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The Pandemic Has Forced a 'Digital Pivot' That's Paying off for Companies

Are you feeling extremely satisfied at your job right now? Maybe you should thank COVID-19, strangely enough. A new survey of 1,030 employed people in the US performed by Skynova (a digital invoicing company) looked at the “perceptions of businesses’ digital shifts due to COVID-19.” It revealed some interesting numbers about sales, staffing, and even which social networks are being targeted to help keep businesses going.

The first question (see the infographic below) is about how companies and sales have shifted during the “digital pivot” that has happened, with so many companies moving to remote staffs—34% of those surveyed said their sales were better or much better. That coincides with 74% of companies having moved much more online than they were pre-COVID.


Note that size of the company seems to have some impact, with firms of 50 to 99 people seeing a higher percentage of better or much better sales (46%). That same demographic has the highest digital shift to doing more online (81%).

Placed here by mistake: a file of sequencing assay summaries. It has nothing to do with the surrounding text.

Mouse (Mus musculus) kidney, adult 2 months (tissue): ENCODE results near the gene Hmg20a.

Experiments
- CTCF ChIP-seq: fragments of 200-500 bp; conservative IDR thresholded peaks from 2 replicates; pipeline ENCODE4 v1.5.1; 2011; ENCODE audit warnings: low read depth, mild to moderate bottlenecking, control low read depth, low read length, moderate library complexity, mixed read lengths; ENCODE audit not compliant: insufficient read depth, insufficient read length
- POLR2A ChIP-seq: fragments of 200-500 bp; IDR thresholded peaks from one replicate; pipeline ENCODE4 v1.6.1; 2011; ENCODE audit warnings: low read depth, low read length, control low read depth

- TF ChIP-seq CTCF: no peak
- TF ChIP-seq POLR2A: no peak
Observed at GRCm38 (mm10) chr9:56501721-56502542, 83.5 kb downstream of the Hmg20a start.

Some of that improvement may have come from what companies are concentrating on as they shift to more digital efforts, such as 57% saying improved customer experience is the priority. That’s the top priority for all the different-size companies but seems highest for those with less than 10 employees.


One of the ways the companies are increasing their digital reach is by using existing social networking and media-sharing platforms. It’s not surprising that companies of every size appear to be targeting Facebook first—that is, after all, where the most users are. So 65% of companies focus on Facebook, and that number goes higher corresponding to fewer employees in a firm. Runners up appear to be Instagram (49%), Twitter (43%) and YouTube (40%). Bottom of the heap are Pinterest and Snapchat, both at 12%.


Which brings us back to what really matters: Is working from home in a pandemic (despite layoffs happening all around you) providing you with job satisfaction? Apparently: 40% of respondents said they were moderately satisfied, and 57% claimed extreme satisfaction! Only 3% said they hated their jobs.


Proficiency with tech seems to matter. The employees who said their firm was not at all proficient had a much larger swath of unsatisfied workers—a full 19%. That number drops as proficiency grows, which is the big takeaway for all companies: Get up to snuff digitally, including training your people, and it may pay off in a happier workforce that sticks around.

For even more details from the survey, read the full report over at Skynova

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